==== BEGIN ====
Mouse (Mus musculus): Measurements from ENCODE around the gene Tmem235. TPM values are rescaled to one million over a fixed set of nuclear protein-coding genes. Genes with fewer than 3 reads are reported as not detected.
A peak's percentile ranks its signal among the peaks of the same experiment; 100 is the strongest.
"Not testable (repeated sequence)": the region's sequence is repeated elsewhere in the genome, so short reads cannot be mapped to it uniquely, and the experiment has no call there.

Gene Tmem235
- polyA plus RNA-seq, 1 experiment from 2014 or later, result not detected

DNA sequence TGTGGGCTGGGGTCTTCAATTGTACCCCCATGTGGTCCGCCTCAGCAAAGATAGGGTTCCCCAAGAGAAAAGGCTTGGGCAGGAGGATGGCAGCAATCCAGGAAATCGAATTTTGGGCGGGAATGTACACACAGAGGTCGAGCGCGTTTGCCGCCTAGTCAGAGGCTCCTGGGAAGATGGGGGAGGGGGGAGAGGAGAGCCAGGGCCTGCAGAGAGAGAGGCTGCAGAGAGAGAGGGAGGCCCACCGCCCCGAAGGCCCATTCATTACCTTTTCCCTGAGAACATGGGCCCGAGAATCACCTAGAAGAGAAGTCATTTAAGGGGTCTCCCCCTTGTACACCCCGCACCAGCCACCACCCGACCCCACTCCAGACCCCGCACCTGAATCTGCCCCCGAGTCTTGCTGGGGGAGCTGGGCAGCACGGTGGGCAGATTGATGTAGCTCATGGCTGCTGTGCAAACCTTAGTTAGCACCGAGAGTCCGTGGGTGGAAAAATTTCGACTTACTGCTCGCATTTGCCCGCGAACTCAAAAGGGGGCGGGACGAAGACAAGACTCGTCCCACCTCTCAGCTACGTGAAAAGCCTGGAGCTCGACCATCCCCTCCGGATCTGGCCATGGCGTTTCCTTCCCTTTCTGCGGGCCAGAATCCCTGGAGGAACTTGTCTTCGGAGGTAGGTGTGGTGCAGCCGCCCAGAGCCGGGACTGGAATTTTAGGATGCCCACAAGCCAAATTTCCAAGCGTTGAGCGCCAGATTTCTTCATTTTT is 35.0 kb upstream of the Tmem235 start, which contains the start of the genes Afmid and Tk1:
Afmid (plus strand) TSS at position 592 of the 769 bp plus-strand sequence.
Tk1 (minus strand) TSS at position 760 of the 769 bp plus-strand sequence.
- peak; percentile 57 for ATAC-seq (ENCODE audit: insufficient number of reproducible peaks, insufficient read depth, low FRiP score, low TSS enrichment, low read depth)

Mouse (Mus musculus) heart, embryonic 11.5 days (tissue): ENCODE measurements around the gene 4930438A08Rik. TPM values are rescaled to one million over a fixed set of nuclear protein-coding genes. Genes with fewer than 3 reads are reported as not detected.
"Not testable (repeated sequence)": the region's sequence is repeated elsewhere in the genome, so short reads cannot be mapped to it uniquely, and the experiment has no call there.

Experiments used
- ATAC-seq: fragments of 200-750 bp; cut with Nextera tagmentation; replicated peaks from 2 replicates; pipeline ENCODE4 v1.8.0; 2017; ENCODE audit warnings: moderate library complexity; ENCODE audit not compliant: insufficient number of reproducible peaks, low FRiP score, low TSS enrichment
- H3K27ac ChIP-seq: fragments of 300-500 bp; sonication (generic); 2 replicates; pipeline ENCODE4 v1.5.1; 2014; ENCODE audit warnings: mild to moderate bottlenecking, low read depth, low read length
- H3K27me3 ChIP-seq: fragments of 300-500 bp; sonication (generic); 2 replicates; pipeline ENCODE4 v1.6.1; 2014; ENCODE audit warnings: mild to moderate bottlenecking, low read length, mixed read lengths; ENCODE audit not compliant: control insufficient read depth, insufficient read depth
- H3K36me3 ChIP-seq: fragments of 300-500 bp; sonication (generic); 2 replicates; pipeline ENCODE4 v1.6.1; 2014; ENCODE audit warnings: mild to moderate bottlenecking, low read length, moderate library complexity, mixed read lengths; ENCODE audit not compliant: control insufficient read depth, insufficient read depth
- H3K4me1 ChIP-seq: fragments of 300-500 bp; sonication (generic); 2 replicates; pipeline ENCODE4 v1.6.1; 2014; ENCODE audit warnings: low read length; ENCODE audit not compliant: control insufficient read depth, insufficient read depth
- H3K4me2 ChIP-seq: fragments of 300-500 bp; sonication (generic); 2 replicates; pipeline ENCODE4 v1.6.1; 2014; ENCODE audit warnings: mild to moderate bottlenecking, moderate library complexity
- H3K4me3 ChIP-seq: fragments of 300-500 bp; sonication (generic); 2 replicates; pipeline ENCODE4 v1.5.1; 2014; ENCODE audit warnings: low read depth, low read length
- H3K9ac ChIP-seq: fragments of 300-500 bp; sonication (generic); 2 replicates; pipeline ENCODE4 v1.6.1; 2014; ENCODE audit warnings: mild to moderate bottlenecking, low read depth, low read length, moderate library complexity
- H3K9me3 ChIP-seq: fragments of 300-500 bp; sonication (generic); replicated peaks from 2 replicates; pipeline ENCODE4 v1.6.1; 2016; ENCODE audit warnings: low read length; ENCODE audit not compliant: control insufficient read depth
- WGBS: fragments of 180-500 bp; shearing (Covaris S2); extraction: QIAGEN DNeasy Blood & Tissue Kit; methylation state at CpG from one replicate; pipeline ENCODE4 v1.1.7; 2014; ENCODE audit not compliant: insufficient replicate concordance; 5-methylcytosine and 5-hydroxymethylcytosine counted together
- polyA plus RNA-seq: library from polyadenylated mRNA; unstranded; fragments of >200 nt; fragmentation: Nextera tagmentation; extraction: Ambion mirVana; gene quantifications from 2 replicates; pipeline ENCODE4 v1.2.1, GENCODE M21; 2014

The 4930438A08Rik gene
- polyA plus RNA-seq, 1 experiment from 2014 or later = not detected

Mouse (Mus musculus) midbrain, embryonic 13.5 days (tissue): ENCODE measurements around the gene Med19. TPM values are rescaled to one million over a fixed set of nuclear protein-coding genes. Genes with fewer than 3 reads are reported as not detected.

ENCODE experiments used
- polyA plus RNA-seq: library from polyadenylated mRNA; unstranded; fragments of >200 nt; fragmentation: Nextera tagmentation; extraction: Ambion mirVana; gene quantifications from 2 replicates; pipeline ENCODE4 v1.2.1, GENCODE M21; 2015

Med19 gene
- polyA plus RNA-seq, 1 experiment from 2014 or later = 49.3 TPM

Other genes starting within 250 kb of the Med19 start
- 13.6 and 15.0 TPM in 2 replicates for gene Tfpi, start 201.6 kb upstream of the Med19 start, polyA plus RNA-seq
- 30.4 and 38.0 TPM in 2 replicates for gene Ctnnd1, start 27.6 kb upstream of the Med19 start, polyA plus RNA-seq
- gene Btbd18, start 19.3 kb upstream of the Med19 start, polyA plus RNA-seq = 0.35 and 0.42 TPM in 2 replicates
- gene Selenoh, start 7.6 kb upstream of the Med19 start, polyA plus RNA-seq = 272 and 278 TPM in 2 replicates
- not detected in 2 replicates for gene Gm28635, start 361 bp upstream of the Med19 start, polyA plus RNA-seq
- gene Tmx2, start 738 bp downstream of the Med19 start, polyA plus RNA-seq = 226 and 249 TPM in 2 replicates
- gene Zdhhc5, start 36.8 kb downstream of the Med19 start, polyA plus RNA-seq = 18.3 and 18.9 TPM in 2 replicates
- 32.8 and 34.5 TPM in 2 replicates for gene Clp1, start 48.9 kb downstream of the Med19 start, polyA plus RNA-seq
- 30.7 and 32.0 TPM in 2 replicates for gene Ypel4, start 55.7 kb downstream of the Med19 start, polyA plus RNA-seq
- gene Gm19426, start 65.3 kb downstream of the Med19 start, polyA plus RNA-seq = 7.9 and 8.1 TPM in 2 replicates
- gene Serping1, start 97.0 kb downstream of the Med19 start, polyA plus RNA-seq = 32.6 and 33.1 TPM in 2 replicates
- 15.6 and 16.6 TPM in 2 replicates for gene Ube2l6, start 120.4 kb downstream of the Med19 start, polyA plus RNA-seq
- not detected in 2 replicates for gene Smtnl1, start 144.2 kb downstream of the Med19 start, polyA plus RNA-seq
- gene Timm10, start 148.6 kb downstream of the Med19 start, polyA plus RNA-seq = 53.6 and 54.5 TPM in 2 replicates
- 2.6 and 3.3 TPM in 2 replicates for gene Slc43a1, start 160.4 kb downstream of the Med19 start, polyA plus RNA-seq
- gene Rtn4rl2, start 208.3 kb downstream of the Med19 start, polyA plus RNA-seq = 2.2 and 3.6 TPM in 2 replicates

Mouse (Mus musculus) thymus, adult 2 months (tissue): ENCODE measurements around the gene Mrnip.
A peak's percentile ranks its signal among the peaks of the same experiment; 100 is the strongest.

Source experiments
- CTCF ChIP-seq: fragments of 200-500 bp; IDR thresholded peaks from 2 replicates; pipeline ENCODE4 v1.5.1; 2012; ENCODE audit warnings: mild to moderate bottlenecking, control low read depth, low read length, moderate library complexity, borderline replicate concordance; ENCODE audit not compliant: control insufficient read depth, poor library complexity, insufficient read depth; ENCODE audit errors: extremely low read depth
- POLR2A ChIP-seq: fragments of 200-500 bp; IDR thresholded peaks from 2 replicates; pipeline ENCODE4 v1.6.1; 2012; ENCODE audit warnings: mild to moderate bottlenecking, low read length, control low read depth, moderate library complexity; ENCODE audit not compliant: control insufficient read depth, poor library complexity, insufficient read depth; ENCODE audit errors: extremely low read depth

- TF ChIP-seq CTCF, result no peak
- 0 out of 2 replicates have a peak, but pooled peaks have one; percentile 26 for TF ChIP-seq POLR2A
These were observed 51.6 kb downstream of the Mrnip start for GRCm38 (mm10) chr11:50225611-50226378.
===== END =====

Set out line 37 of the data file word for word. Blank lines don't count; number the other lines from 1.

- gene Tmx2, start 738 bp downstream of the Med19 start, polyA plus RNA-seq = 226 and 249 TPM in 2 replicates